ALBUQUERQUE, N.M. -- Matt Scott watched helplessly as Nevada kicked a field goal to pad its lead. The Arizona quarterback had already thrown two interceptions, and now needed two quick scores and some luck -- in a hurry, too -- to somehow win the Gildan New Mexico Bowl.
Scott even admitted he didn't have "positive" thoughts before returning to the field.
But in the final 46 seconds, Scott threw two short touchdown passes and college football's postseason started with a wild one as Arizona rallied past Nevada 49-48 Saturday.
Overcoming a slow start and three big turnovers, Arizona (8-5) recovered an onside kick in the last minute, setting up Scott's 2-yard toss to Tyler Slavin with 19 seconds left for the winning score.
"It's not easy to come back from that situation," Scott said. "You're not necessarily going to think the most positive thing at the time, but we went out there and took care of business. It was just a big drive. I still can't believe it."
Arizona trailed 21-0 in the first quarter and was down 45-28 entering the final period. Scott threw for 382 yards and marched his team back into the game despite those two earlier interceptions.
"I mean, it's improbable," first-year Arizona coach Rich Rodriguez said.
"Certainly, I've had some games come down to that end," he said. "But to have everything, the defense making the stop, to the field goal, Matt leading the quick drive down there, getting the onside kick ... and then Matt leading down again. It just doesn't happen very often."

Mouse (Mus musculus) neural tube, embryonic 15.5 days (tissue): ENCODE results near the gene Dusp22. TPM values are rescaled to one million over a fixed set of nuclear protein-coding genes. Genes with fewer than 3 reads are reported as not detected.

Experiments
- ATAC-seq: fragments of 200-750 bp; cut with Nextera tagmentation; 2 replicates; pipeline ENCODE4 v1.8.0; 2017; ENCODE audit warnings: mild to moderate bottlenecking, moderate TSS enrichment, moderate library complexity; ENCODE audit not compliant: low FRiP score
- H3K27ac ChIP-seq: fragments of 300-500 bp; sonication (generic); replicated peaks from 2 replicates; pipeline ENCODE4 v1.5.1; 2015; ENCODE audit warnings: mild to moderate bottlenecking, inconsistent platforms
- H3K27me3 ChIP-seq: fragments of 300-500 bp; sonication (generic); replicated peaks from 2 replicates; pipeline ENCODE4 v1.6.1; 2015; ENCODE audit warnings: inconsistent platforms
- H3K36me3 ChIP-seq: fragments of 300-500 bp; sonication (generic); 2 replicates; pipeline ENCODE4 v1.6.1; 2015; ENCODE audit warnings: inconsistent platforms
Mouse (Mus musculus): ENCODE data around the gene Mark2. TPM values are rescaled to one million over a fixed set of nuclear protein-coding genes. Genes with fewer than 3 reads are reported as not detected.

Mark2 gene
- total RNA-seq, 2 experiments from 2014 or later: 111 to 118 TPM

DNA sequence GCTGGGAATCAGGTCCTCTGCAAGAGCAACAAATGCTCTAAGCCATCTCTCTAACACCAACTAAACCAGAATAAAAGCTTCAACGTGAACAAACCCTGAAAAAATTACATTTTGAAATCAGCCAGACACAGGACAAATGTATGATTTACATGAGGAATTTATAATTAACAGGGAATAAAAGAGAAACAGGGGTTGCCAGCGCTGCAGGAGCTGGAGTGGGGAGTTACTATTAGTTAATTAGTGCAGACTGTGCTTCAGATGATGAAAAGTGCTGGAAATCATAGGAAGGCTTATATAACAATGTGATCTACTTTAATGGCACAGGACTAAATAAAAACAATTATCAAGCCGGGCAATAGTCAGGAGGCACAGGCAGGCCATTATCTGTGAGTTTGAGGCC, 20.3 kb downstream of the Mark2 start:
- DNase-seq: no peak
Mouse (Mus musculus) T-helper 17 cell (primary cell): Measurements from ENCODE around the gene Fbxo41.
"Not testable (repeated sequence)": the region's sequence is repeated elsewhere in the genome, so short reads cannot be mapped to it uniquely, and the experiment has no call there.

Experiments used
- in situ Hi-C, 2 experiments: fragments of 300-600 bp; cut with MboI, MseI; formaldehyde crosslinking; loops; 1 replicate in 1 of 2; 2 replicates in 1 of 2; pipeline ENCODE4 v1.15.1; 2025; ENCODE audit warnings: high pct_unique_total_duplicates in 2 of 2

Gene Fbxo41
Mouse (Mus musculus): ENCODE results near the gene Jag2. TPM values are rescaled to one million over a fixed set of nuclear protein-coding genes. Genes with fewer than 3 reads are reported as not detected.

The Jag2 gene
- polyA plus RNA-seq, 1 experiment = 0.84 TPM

The nation's rushing leader, Ka'Deem Carey, gained 172 yards for the Wildcats but fell short of becoming only the 16th running back in NCAA history to reach 2,000 yards in a season.
Arizona receiver Austin Hill caught eight passes for 175 yards and two touchdowns. The teams combined for 1,237 total yards.
Cody Fajardo threw for three touchdowns and ran for another score to lead the Wolf Pack (7-6). He had 256 yards passing and 140 yards rushing and controlled most of the game, completing 22-of-32 throws.
Stefphon Jefferson, the nation's second-leading rusher, ran for 180 yards for Nevada and also seemed unstoppable as the Wolf Pack took a big lead and held on to it for most of the game.
But after forcing Nevada to kick a field goal with 1:48 left that made it 48-35, Scott drove the Wildcats down 75 yards in about a minute. Arizona then recovered an onside kick and Scott marched his team into the end zone after three plays and 51 yards.
"They scored 14 points in less than two minutes," Nevada linebacker Albert Rosette said. "I'm still in shock right now."
Nevada coach Chris Ault said the team pass defense just didn't make a play when it was needed.
"Well, it's a sick feeling," he said. "Congratulations to Arizona. They held in there and did it, but it's a sick feeling."
Ault said a late injury to Fajardo also hurt Nevada's running game in the last six or so minutes of the game.
"He ran it one time, just tucking it up in there," Ault said. "But we could not run our read game at that particular time."
Rodriguez, who took a year off from coaching after a disappointing stint at Michigan, is now 3-5 in bowl game appearances. He called his New Mexico Bowl win among his best career wins as a coach.
"It's the latest and the greatest so far," Rodriguez said.